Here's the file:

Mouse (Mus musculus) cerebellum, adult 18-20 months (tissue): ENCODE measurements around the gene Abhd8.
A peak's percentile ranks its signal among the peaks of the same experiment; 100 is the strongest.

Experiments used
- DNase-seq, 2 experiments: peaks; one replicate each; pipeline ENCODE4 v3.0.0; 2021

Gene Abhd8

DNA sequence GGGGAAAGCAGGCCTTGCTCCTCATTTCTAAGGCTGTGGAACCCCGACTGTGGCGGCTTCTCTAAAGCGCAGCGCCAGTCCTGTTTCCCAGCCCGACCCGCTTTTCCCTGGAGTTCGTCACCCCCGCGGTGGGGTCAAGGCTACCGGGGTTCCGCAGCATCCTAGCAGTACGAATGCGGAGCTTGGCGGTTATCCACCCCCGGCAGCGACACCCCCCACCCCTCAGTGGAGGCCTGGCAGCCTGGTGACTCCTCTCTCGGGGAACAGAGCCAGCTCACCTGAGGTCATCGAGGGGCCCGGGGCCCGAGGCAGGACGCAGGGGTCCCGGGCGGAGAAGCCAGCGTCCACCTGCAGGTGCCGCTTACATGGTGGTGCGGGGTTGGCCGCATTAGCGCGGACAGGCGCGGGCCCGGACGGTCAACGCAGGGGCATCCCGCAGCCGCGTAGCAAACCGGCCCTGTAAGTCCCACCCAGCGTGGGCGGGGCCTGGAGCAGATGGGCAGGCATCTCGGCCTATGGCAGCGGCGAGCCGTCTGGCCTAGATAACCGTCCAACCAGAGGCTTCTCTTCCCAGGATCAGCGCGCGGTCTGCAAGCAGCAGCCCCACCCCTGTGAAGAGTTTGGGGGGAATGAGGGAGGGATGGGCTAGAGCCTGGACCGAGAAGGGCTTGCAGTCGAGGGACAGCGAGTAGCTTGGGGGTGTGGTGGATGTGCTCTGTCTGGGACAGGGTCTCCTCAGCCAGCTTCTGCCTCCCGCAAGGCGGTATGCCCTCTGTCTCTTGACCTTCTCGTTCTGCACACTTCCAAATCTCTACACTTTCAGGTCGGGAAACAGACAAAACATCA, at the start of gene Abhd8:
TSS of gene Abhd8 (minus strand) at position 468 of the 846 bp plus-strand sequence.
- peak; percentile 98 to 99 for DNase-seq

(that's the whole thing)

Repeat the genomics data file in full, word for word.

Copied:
Mouse (Mus musculus) cerebellum, adult 18-20 months (tissue): ENCODE measurements around the gene Abhd8.
A peak's percentile ranks its signal among the peaks of the same experiment; 100 is the strongest.

Experiments used
- DNase-seq, 2 experiments: peaks; one replicate each; pipeline ENCODE4 v3.0.0; 2021

Gene Abhd8

DNA sequence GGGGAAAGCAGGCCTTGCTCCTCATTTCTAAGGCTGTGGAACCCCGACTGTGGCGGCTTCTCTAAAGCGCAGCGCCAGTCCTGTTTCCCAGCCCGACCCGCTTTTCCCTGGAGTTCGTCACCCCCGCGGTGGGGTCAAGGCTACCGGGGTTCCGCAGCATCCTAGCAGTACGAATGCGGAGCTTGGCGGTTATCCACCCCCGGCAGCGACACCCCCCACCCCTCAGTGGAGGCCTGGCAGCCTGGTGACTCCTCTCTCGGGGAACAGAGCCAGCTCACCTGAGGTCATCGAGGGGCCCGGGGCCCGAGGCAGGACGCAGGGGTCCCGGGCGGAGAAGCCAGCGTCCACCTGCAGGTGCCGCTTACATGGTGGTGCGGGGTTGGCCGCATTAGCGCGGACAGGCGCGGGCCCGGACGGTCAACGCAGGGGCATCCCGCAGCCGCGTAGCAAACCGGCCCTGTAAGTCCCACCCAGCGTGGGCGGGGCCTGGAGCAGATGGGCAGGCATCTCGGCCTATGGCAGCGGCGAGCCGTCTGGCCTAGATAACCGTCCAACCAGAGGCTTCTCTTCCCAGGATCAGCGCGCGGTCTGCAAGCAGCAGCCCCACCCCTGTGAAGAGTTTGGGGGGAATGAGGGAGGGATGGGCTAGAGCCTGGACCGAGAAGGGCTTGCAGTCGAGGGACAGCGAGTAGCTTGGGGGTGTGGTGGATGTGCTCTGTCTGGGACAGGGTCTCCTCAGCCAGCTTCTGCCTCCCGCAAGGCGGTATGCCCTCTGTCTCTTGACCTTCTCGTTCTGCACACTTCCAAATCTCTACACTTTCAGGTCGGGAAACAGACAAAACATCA, at the start of gene Abhd8:
TSS of gene Abhd8 (minus strand) at position 468 of the 846 bp plus-strand sequence.
- peak; percentile 98 to 99 for DNase-seq